By David Holland

June 9, 2021


When you find a friend that shares your passion and excitement for starting a business, it can be tempting to take the leap. However, there are many questions that need to be answered before making this decision. This article will help guide you through some of these difficult decisions so that you can make an informed decision about whether it's right for you!

What type of business are you starting? What does each co-founder need to do in terms of their expertise and skillset? How will this affect the business's long term success or viability? Who owns what percentage of the company--and how did it get divided up originally, if at all? Will one person take on a different role (such as CEO) because they have experience in that area already, or will both founders be equal owners out of necessity for lack thereof.

How you start your business with someone else is very important! You need to make sure that there are no hard feelings if--or when--the decision is made for one person not to continue on with the company full time. Be careful of drawing up an agreement so strictly over who owns what percentage that it becomes difficult or impossible should they want out down the road. If both partners work together and share ideas from day one, then it's much easier going forward. What would happen if something happened at home such as death in family or divorce? Would either party be able to buyout the other?

On one hand, having someone close by could make things easier because there are no surprises about personality clashes, expectations around how much work each person does every day might already be established.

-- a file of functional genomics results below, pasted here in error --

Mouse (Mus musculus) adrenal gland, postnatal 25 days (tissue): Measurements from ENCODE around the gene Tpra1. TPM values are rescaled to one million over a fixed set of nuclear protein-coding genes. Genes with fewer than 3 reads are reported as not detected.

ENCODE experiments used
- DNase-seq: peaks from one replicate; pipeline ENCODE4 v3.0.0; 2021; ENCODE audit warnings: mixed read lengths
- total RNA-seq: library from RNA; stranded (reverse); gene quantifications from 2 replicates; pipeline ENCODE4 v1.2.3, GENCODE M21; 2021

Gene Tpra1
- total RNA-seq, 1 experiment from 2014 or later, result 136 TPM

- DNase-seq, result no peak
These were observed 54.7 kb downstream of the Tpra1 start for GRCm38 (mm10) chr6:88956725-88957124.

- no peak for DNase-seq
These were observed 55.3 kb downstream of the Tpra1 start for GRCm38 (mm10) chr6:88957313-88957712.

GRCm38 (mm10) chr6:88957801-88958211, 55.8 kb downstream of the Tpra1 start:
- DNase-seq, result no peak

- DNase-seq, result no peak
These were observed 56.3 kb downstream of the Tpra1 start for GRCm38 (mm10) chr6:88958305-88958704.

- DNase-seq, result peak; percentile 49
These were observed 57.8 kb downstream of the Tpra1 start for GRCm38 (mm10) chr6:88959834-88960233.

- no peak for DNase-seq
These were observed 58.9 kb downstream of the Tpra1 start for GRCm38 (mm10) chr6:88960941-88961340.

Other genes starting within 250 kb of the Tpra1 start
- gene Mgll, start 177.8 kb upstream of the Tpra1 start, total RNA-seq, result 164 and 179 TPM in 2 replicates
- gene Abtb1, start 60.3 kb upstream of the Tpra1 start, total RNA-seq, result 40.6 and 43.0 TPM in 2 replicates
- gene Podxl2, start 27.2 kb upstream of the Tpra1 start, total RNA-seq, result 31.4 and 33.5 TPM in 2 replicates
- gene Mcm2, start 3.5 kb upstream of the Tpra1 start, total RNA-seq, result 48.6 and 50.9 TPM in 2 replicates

Here are a few pros of starting a business with a friend:

- The best partnerships are typically forged between close friends. When you know somebody very well, it is much more likely that they will feel comfortable disclosing personal information and deeper goals with you; which could save you both time if something goes wrong in the future.

- Although you may have different interests and opinions at times, your friends are most likely driven by similar core values. You and your partner have known each other for a long time, which means you can communicate at length and depth when solving any issue.

- If you’ve known a friend for a long time, they probably have intimate knowledge of what talents/weaknesses that person has (and vice versa). When combined with how well people get along and if there is any trust between them this should allow an appropriate allocation responsibilities across the business without feeling like it's one-sided.

Here are a few cons of starting a business with a friend:

- When things are going well, friends may be able to communicate more easily. But when times are tough, depending on the sort of relationship, it’s often difficult being blunt with someone so close to you.

- Even if you have a defined 50-50 structure, there may be instances where one party works more than the other and feels like they deserve to get paid more. This can cause friction in your friendship or disrupt any peace that was already established when it comes to splitting up responsibilities.


About the author

Nice bloke with practical ideas. Former Procter & Gamble, Kraft and IBM sales and marketing executive. Became a business owner 20 years ago. Started multiple businesses including EXELA which is the most successful Keap® & Infusionsoft™ reseller in the EMEA region.

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